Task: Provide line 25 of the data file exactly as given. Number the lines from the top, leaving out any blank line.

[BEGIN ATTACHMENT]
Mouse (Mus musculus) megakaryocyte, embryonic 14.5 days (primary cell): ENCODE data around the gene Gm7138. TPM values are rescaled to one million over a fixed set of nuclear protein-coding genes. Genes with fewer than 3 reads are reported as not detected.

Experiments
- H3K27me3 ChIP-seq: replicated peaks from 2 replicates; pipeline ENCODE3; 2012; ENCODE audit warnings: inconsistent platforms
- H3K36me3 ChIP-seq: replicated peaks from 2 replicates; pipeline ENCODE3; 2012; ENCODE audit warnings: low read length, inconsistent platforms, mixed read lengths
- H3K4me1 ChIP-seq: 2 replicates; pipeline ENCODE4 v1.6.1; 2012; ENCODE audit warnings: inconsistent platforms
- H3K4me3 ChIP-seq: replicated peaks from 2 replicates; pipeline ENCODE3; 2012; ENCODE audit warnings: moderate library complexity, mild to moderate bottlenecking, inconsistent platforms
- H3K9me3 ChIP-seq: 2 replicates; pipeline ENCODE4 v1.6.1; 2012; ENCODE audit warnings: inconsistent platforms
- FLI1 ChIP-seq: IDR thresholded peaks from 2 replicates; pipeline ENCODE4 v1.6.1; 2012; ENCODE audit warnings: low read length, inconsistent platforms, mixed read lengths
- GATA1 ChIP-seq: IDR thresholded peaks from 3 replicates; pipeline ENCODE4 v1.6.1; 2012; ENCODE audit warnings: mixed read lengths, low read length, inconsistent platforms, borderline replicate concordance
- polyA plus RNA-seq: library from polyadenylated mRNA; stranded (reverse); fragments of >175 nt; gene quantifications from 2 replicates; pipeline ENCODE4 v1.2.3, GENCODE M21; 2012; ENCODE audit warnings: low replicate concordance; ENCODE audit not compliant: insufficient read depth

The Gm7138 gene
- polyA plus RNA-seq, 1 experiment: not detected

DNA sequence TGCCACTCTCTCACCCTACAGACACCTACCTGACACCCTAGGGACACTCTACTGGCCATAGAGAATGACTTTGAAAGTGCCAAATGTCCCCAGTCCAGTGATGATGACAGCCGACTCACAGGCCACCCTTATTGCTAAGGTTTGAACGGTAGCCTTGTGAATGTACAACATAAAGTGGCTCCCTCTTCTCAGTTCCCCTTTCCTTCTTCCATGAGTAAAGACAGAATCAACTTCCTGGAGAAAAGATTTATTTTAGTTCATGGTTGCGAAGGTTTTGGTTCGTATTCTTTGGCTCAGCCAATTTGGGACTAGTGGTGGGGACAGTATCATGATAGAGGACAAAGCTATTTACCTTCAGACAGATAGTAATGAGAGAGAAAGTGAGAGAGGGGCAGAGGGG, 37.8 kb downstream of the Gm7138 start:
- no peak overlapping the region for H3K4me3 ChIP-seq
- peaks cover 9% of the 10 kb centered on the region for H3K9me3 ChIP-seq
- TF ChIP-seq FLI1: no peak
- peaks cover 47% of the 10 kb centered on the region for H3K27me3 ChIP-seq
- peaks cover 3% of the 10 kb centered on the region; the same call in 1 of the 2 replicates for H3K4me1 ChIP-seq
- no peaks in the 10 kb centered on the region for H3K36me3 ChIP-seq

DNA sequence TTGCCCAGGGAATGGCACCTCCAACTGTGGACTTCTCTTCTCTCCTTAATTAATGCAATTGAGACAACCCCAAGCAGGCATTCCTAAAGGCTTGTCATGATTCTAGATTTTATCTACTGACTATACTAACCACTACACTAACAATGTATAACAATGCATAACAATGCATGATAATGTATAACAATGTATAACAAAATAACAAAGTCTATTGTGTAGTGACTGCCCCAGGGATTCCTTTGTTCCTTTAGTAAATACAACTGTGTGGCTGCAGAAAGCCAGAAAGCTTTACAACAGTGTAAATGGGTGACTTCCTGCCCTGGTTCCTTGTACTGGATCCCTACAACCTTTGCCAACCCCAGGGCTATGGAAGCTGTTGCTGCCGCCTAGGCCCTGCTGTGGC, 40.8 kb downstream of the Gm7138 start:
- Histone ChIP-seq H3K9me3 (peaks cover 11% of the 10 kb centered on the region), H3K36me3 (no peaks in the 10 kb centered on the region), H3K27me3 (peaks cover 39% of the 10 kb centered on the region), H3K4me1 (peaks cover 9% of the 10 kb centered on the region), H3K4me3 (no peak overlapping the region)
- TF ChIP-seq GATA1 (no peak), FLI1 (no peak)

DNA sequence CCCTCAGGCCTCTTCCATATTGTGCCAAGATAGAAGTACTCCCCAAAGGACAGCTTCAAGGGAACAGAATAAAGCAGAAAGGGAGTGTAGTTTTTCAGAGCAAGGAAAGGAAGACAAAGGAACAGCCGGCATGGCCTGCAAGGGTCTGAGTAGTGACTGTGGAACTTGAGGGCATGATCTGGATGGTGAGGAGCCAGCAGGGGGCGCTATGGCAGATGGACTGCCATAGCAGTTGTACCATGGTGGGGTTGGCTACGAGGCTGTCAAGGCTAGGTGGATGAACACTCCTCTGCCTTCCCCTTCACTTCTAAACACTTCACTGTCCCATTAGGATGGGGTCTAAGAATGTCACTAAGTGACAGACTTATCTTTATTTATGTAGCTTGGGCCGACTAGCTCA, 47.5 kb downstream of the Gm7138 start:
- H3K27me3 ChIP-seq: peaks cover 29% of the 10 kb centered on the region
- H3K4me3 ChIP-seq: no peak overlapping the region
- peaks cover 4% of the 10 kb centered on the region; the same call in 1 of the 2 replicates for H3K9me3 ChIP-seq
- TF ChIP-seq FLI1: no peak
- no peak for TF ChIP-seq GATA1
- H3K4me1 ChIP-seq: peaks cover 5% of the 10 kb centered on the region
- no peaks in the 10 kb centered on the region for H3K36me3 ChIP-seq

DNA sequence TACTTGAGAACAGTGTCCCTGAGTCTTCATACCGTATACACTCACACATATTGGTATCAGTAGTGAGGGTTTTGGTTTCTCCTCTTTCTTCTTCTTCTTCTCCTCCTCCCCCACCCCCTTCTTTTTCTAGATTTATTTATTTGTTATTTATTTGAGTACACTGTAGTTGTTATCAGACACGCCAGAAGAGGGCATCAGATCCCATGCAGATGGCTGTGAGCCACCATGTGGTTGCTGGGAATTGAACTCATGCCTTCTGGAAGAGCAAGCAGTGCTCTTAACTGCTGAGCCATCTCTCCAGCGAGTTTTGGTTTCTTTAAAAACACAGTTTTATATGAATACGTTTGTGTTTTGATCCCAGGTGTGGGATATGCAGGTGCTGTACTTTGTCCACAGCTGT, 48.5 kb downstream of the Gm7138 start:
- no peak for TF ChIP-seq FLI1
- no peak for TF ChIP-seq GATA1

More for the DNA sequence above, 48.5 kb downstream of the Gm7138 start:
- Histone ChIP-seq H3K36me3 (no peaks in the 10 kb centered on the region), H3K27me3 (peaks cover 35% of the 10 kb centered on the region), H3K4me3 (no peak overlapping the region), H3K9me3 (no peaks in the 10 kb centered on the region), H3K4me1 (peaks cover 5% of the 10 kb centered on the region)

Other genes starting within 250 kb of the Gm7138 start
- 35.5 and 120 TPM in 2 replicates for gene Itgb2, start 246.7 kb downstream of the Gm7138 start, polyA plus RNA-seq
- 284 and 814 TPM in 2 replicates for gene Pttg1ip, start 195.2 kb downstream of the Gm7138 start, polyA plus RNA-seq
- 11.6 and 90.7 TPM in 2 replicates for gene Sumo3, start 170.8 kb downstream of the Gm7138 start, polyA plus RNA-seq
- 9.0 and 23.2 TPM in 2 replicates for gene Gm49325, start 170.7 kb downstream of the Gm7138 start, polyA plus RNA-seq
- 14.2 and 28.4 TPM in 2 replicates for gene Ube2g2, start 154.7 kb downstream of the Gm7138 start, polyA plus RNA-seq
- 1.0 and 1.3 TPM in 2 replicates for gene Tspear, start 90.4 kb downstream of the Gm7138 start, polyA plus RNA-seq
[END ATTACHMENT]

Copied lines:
- H3K4me3 ChIP-seq: no peak overlapping the region